It is another object of the present invention to provide an electromagnetic system and components for stimulating regions of the body, which has solenoid coils and solenoid coils with a buckle interface that can be fired sequentially or in unison depending on the particular required treatment conditions requiring both maximal stimulation sufficient to cause contraction of muscle fibers as well as submaximal stimulation which will be sufficient to provide therapy but not to cause contraction of muscle fibers. The applications of the system can be divided into maximal and submaximal categories, in which the former requires significantly higher levels of inducting current than the latter. The maximal applications of the device include: (1) non- invasive stimulation of the peripheral nervous system; (2) treatment and/or prevention of atrophy as would be therapeutic during recovery after a persons sustains a fracture; experiences paralysis of a limb or other body part, or undergoes surgery, such as ACL repair in the knee; and (3) treatment of neurogenic bladder and bowel. Submaximal applications of the system include: one, treatment of musculoskeletal pain (e.g. back and neck pain, muscle spasms, and other forms of muscle or skeletal related pain); and two, treatment of arthritis. It is an object of the invention to provide a system to electromagnetically stimulate selective nerves muscles, and/or body tissues including an appliance component that is user friendly and capable of being used even by an unskilled patient in a home healthcare setting to obtain repetitive placement for continuing treatments.

It is a further object of the invention to provide a system and components to electromagnetically stimulate selective nerves, muscles, and body tissues to provide consistent therapy, with the ergonomic wrap appliance targeting key nerves and eliminating the requirement for a highly trained operator to manipulate the device.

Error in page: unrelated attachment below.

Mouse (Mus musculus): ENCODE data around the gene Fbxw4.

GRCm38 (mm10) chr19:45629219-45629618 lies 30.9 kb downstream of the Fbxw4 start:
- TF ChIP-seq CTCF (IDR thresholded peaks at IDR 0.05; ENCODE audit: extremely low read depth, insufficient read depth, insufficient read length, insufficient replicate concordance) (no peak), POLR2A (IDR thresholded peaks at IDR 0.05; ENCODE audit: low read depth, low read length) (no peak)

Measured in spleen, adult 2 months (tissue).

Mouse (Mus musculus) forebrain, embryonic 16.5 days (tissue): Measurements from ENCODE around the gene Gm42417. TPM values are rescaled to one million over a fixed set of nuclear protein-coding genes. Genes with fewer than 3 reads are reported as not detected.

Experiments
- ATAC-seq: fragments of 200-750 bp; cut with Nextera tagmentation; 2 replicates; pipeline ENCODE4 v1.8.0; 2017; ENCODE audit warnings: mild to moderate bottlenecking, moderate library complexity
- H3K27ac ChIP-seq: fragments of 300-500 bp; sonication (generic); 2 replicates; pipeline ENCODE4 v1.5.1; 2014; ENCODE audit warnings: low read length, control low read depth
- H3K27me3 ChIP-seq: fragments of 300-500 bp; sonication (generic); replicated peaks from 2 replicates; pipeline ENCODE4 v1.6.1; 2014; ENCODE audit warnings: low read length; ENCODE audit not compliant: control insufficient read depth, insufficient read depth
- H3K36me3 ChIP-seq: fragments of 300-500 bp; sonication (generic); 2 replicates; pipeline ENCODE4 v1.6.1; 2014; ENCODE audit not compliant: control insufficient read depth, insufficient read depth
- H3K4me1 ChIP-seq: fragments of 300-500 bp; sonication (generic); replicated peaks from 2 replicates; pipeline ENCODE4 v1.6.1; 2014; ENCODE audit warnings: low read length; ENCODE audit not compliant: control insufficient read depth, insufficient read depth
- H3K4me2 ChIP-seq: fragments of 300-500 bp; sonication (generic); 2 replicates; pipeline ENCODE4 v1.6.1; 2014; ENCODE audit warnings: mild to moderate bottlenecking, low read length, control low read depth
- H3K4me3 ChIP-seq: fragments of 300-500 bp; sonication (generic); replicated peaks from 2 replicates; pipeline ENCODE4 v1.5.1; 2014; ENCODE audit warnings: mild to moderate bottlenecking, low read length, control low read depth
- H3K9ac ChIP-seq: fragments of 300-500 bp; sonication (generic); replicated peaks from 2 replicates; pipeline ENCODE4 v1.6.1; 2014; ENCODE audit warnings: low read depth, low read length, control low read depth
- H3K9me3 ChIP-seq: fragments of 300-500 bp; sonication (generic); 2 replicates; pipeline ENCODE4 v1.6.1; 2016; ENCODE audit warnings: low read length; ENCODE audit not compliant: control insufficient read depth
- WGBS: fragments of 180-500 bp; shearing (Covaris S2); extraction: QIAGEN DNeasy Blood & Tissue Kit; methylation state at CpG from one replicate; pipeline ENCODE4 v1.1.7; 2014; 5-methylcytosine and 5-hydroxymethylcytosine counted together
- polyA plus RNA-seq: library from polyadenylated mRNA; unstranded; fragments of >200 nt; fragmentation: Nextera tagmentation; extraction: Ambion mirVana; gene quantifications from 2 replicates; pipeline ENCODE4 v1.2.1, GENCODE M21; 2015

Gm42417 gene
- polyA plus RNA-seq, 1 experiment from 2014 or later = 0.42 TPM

Still other objects and advantages will be readily evident from the attached detailed description, drawings and claims to those skilled in the art.

Brief Description of the Figures

The present invention will be readily understood by the following detailed description in conjunction with the accompanying drawings, wherein like reference numerals designate like structural elements, and in which:

Fig. 1 is a diagrammatic view of a preferred embodiment of the present invention illustrating the logic controller console and an openable elbow or knee joint appliance with an internal circumferential array of coils, where the appliance and turns of the coils are openable by a multi-conductor buckle so as to be closable to complete the array of coils circuitry and close the appliance about the joint. (The coils are inside the appliance but are illustrated in solid lines for clarity.)

Fig. 2 is a simplified schematic diagram of the internal circuitry of the logic controller console of Fig. 1.

Fig. 3 is a perspective view of a knee or elbow, slide-on appliance of the invention with the internal array of coils illustrated in solid lines for clarity and a multi-conductor connector for connecting to the console of Fig. 1.

Fig. 4 is a front perspective view of a pelvic region appliance of the invention with its internal arrays of coils illustrated in solid lines for clarity and a multi-conductor connector for connecting to the console of Fig. 1.

Fig. 5 is a plan view of a simple strap appliance of the invention with its internal arrays of coils illustrated in solid lines for clarity and a multi-conductor comiector for connecting to the console of Fig. 1.

Fig. 6 is a perspective view of a shoulder strap appliance with an internal array of coils in one strap illustrated in solid lines for clarity and a multi-conductor connector for connecting to the console of Fig. 1. Fig. 7 is a variation of the Fig. 3 appliance, in a circumferential slide-on form for the elbow or knee joint, with an internal circumferential array of coils illustrated in solid lines for clarity and a multi-conductor comiector for connecting to the console of Fig. 1.

Fig. 8 is a front perspective view of a buckle-up style pelvic appliance, with internal circumferential coils in each leg illustrated in solid lines for clarity, and multi-conductor buckles by which the appliance and the coils are closed about the pelvic region.

Fig. 9 is a plan view of a simple strap appliance of the invention with an internal circumferential coil laid open with its conductors illustrated here in solid lines for clarity, the conductors terminating in the multi-conductor edge components of the appliance buckle by which the appliance is closed about a region of the body to complete the coil circuit.

Fig. 10 is a perspective view of a shoulder strap appliance with internal circumferential arrays of coils in each cuff, the coils illustrated in solid lines here for clarity, with multi- conductor connectors for closing the coils of each cuff of the appliance and a multi- conductor comiector for connecting the arrays of coils to the console of Fig. 1.